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ASLIAQ 2021 – “Speak and Ye Shall Find”: How Interpreting Creates Barriers in Ethical Reasoning Skills

$40.00 (member price: $20.00)

ASLIAQ Part 1: “Speak and Ye Shall Find”: How Interpreting Creates Barriers in Ethical Reasoning Skills – presented by Robyn Dean

NAATI PD Points2.21 (10 Points)
Date27/03/2021

Description

Part 1 – ASLIA QLD – Presented by Robyn Dean

 

To aid in decision-making, we all use rules of thumb, or heuristics. In his book, Thinking Fast and Slow, Kahneman (2011) defined heuristics as, “simple procedures that help find adequate, though often imperfect, answers to difficult questions” (p. 98). These mental short cuts often help us as human decision-makers to think on our feet – to decide and act quickly when necessary. 

Suppose you are offered a good deal on a car but the offer is time-limited. You may say to yourself, Carpe Diem! Or the Early bird gets the worm! Both of these heuristics are designed to compel you to take action. Or, suppose you say to yourself, “It’s better to be safe than sorry.” Alternatively, this heuristic compels you to not take action. In either case, these pithy statements help us to make and justify decisions. 

Interpreter decision-makers are also human decision-makers and as such we have come to create our own set of heuristics. We have even come to develop a series of action-oriented heuristics (e.g., “I’m a member of the team”) and those which appear to express a limiting effect on taking action (“I’m just the interpreter). We say these to ourselves and we say them to each other. Trading heuristics back and forth, those that defend action and those that defend inaction is the most common discourse trap in the interpreting profession. It might have the appearance of an ethical analysis but it is unlikely to advance good ethical judgement.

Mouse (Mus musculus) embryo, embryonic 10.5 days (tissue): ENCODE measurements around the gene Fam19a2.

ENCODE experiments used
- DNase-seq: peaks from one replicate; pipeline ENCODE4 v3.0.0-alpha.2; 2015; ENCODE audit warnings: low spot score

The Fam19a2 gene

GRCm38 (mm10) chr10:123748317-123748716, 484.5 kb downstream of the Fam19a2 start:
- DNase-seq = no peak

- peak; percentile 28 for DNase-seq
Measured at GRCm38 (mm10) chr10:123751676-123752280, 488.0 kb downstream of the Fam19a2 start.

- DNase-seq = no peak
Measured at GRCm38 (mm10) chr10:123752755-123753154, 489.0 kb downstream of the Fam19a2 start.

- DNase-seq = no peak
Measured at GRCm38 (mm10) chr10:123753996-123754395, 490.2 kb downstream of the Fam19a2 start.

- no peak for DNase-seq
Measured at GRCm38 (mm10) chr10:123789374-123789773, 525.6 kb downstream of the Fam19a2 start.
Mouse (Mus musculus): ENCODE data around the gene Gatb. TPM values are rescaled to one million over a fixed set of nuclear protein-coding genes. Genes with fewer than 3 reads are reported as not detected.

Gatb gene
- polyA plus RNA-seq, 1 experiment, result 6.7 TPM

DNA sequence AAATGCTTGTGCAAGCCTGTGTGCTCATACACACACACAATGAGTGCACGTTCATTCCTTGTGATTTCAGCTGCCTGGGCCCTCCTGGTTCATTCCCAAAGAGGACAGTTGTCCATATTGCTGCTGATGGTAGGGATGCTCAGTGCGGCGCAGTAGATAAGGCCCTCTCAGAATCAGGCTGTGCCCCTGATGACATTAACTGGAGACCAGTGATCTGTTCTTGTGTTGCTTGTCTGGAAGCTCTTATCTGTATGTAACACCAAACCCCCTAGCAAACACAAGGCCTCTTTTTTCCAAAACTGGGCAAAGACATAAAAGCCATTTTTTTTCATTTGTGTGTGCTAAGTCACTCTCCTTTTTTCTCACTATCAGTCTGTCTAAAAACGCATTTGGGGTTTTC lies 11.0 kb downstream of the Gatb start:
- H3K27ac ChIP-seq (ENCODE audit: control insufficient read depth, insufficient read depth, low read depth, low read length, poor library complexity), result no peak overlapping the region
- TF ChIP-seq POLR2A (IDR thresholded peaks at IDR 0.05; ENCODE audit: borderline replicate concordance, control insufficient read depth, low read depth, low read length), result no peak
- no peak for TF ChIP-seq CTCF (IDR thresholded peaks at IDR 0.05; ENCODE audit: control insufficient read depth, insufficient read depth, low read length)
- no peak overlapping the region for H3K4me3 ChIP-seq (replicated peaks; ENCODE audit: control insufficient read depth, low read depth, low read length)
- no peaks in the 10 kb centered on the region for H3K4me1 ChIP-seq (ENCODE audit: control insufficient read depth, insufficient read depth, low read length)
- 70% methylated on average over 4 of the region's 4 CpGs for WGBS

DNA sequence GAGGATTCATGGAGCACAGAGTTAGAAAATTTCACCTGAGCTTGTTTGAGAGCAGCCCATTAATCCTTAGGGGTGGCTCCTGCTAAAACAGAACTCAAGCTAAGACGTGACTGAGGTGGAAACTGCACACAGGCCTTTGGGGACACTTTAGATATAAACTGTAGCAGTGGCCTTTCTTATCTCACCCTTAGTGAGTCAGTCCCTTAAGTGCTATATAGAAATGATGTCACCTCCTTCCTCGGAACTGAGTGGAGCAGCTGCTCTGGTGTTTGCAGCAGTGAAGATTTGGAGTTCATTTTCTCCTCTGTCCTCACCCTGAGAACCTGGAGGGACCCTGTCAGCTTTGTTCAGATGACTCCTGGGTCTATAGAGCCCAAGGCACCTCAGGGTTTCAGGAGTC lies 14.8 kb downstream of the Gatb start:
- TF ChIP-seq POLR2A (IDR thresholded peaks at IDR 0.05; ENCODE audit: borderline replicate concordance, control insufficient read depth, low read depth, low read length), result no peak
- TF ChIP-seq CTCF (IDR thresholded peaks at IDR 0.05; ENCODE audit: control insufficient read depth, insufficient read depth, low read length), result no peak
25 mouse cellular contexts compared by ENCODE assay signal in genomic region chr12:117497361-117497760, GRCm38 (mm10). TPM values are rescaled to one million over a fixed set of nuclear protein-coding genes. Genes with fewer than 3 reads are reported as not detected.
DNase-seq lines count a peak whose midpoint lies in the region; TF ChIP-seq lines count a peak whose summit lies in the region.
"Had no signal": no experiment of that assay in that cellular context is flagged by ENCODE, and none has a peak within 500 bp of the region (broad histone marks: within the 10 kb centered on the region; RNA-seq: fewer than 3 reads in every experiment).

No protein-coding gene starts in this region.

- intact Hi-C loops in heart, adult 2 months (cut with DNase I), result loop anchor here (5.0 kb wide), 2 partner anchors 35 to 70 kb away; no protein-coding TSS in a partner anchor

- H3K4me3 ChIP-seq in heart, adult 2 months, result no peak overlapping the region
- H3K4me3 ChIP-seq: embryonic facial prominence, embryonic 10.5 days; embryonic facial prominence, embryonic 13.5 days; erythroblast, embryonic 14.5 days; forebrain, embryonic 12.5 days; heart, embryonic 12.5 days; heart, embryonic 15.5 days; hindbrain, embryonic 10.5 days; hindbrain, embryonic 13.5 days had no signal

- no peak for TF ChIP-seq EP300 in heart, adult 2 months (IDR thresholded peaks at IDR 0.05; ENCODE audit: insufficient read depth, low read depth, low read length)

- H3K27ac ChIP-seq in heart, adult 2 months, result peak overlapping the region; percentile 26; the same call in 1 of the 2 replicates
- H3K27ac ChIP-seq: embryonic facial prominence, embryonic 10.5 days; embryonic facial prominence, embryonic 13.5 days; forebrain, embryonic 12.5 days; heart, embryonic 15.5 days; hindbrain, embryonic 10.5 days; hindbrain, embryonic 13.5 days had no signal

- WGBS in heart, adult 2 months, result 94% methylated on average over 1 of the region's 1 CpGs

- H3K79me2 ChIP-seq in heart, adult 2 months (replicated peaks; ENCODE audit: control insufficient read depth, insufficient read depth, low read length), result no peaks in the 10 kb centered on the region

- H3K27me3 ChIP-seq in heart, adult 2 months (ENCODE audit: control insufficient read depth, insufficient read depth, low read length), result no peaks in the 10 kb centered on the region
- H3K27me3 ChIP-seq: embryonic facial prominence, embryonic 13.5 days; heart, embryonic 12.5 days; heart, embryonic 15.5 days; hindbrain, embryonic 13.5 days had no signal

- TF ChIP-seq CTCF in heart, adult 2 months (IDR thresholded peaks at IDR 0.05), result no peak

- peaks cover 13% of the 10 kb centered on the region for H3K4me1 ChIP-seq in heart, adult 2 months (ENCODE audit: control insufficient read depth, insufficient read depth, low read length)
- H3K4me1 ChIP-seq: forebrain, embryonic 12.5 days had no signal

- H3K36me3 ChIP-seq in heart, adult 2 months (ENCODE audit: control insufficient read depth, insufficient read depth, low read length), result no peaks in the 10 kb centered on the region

This presentation addresses the common phrases that we often trade with ourselves and our colleagues and further seeks to problematise their use in the provision of interpreting services. In other words, it is one thing to make such decisions as a consumer, perhaps one that results in over- spending on a car. It is an entirely different thing for these habitually-used heuristics to impact the welfare of others – those who have put their trust in the services offered by professional practitioners. 

Please note:

There will be two ethics presentations by Robyn Dean which build on each other. The first one raises awareness around the interpreting profession’s habits of speech or heuristics. Although the argument is research based, including qualitative data from interpreters, it remains a theoretical argument. The second presentation (which will be hosted soon by ASLIA NSW) expands the theoretical argument and adds an additional layer: data from a standardised instrument that quantitatively measures ethical reasoning.  Even though these presentations build on each other, they are stand-alone presentations. It is not necessary to attend the first to understand the second. 

Participants will be given an opportunity to take the DIT to receive your personal ethical reasoning score in a confidential manner. Details will be made available upon registration for either session.

This event is being gratefully sponsored by Auslan Connections.